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Aplastic Anemia Patients in Need of New Treatment Options

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Significant opportunity exists for new drug entrants offering improved effectiveness and safety in the treatment of aplastic anemia, as existing products are associated with serious complications and relapses, a new report by GlobalData has found.

The new study explores the failings of current treatment options for aplastic anemia, which include allogeneic stem cell transplant and immunosuppressive therapies treatments primarily dominated by generics.

These therapies are only effective in approximately 70% of patients, and stem cell transplant is associated with risks of graft failure and graft-versus-host disease (GVHD).

Risk of relapse and further development of myelodysplastic syndrome (MDS) also limits the use of immunosuppressive therapy. Therefore, the aplastic anemia therapeutics market offers significant opportunity for new therapies able to offer reduced risks and superior effectiveness.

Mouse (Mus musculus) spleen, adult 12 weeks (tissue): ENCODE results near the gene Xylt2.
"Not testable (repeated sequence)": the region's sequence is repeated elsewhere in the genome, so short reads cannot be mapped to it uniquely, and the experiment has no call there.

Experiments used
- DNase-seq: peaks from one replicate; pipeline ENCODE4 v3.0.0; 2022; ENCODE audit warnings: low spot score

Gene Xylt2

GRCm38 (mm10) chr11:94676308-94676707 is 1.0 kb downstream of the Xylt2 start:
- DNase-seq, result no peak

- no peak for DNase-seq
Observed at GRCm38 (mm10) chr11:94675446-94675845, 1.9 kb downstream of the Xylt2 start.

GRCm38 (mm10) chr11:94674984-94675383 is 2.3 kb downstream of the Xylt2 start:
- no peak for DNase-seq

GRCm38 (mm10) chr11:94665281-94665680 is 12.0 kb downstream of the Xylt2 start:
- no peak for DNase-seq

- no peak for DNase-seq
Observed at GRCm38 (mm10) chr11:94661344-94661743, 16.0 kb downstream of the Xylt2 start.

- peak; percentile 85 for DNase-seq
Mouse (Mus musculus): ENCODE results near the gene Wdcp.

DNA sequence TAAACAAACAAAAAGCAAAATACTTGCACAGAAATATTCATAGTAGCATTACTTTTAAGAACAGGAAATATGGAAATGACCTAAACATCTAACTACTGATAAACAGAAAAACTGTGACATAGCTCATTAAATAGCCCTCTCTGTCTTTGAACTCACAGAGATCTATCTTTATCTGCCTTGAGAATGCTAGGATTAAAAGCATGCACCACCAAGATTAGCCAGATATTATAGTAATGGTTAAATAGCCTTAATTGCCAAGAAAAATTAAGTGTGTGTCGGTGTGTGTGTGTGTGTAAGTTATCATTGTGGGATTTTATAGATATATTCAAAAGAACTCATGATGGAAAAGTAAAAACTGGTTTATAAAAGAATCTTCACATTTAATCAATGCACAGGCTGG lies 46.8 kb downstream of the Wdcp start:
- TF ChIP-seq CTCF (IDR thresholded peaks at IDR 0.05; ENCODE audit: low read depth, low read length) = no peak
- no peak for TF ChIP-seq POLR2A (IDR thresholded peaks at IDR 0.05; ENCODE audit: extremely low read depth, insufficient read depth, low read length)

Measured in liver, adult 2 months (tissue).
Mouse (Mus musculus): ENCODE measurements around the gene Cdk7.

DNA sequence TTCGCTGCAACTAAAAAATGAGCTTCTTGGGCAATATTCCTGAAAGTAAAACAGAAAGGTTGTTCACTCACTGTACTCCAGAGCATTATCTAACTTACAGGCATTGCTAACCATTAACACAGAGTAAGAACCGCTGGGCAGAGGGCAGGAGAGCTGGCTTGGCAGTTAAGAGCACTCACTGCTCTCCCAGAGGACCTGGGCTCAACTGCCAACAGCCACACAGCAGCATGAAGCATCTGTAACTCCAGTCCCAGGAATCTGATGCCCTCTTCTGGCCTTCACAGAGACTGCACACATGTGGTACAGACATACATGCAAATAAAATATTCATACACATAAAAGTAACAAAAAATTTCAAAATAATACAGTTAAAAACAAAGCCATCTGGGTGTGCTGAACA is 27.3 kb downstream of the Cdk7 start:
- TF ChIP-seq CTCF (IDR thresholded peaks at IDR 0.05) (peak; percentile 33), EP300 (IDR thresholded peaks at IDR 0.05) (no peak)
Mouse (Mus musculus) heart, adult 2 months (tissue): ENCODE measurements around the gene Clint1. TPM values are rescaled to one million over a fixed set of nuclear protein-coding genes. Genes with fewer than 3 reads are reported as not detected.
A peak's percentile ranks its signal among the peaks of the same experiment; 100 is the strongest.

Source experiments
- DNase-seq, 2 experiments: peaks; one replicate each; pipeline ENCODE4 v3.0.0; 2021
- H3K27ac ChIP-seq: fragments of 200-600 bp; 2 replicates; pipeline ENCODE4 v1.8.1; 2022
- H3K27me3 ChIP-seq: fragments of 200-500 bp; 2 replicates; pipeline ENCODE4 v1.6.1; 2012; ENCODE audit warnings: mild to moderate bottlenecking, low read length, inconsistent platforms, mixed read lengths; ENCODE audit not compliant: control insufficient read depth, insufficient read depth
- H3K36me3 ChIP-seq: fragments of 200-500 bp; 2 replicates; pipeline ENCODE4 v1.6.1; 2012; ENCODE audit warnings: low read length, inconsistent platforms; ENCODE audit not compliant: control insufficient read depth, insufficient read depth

However, GlobalData's analysis of the drug pipeline shows an absence of any promising, industry-sponsored molecule in a late stage of development.

The only molecule in Phase II/III is alemtuzumab, which is under investigation as a conditioning regimen for patients with severe aplastic anemia undergoing allogeneic stem cell transplantation using matched unrelated donors and mismatched related donors.

As this represents a very small percentage of patients, the drug will therefore have a limited effect on the therapeutics market.

Eltrombopag provides the only potentially significant breakthrough for aplastic anemia patients and is expected to be the driving force behind the future growth of the aplastic anemia market.

However, Eltrombopag is only currently under Phase II of development, with a trial initiated in March 2011, and launch is not expected until at least 2018.

As a result of these factors, GlobalData suggests that the aplastic anemia market will show slow growth in the future scenario, developing at a negligible Compound Annual Growth Rate (CAGR) of 1.1% from $73.3m in 2011 to $79.7m by 2019.